The second T20I of the three-match series saw India, sporting just five batters, put in to bat by Sri Lanka. India’s best over of the innings came in the 19th over which was bowled by Wanindu Hasaranga. However, five of those runs were lucky runs.
On the final ball of the penultimate over, Nitish Rana who was batting on 7 off 9 balls, changed his stance and was ready to execute a switch-hit. But Hasaranga slipped it wide outside off-stump for a right-hander. That prompted Rana to leave the ball and Sri Lanak’s wicket-keeper Minod Bhanuka didn’t collect it cleanly and the ball went off to the boundary.
To Hasaranga’s dismay, the umpire deemed it a wide and four runs (five wides). Now, calling wides while the batter attempts the reverse-sweep or the switch-hit becomes a talking point every time a similar event occurs.
While there is no specific rule for wides while the batters are attempting a reverse-sweep or a switch-hit, Law 36.3 which is a part of the LBW rule states the off-side for a batsman.
The wide law also defines that the striker has to be “standing in a normal guard position”.
MCC Laws that favour Hasaranga and his reaction
36.3 Off side of wicket
The off side of the striker’s wicket shall be determined by the striker’s stance at the moment the ball comes into play for that delivery.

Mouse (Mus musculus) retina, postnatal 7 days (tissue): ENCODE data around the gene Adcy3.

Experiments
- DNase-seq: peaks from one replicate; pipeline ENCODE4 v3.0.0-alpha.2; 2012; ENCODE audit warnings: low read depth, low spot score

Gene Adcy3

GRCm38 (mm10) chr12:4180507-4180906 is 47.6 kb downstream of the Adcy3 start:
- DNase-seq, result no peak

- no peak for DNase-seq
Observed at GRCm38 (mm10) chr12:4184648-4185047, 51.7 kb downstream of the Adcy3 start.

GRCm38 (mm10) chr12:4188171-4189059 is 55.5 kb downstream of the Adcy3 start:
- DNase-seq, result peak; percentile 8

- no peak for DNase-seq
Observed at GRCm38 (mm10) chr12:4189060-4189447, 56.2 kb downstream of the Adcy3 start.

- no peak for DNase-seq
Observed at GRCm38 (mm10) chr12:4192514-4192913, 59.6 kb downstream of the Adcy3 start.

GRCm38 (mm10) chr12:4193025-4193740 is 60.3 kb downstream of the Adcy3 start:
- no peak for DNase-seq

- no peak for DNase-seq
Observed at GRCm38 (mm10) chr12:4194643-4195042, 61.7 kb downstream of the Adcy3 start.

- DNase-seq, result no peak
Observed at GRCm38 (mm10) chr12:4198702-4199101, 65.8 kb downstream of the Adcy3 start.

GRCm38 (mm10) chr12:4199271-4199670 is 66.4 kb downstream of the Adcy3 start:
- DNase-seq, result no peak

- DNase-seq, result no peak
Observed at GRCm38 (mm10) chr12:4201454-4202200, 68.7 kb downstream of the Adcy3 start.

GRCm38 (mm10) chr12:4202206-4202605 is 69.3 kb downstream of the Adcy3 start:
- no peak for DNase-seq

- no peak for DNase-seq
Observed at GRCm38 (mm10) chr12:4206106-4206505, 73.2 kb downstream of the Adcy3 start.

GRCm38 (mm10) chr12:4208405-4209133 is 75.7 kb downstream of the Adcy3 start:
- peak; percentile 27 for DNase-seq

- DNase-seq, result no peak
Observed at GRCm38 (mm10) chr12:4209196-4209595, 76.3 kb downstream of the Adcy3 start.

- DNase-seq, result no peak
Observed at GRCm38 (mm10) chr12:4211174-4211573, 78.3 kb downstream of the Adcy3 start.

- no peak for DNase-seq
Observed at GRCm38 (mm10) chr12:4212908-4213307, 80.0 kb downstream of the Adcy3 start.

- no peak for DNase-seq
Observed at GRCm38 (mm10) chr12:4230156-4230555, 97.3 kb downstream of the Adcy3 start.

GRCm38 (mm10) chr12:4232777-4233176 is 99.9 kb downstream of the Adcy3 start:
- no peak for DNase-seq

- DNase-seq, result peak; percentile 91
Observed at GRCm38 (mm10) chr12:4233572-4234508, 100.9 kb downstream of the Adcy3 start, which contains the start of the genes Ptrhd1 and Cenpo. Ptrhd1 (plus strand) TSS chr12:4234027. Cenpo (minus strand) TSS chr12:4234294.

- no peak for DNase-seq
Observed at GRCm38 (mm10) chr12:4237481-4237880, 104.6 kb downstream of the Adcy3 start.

22.1 Judging a Wide
22.1.1 If the bowler bowls a ball, not being a No ball, the umpire shall adjudge it a Wide if, according to the definition in 22.1.2, the ball passes wide of where the striker is standing and which also would have passed wide of the striker standing in a normal guard position.
22.1.2 The ball will be considered as passing wide of the striker unless it is sufficiently within reach for him/her to be able to hit it with the bat by means of a normal cricket stroke.
22.4 Delivery not a Wide
22.4.1 The umpire shall not adjudge a delivery as being a Wide, if the striker, by moving, either causes the ball to pass wide of him/her, as defined in 22.1.2 or brings the ball sufficiently within reach to be able to hit it by means of a normal cricket stroke.
22.4.2 The umpire shall not adjudge a delivery as being a Wide if the ball touches the striker’s bat or person, but only as the ball passes the striker.
This law defines the off- and leg-side of the batter and it basically translates into the off or leg-side for a batter is decided by his/her point of contact while facing the ball. In Rana’s case, the ball was clearly on Rana’s off-side and the umpire got it wrong. It should’ve been four byes and not five wides. As such, it was no surprise that Hasaranga was annoyed with the decision as India got an extra run (as it would’ve been four byes) and an additional delivery.
Those five wides pushed India’s score over 130 and Hasaranga became Sri Lanka’s most expensive bowler as he ended up conceding a total of 30 runs in his four overs.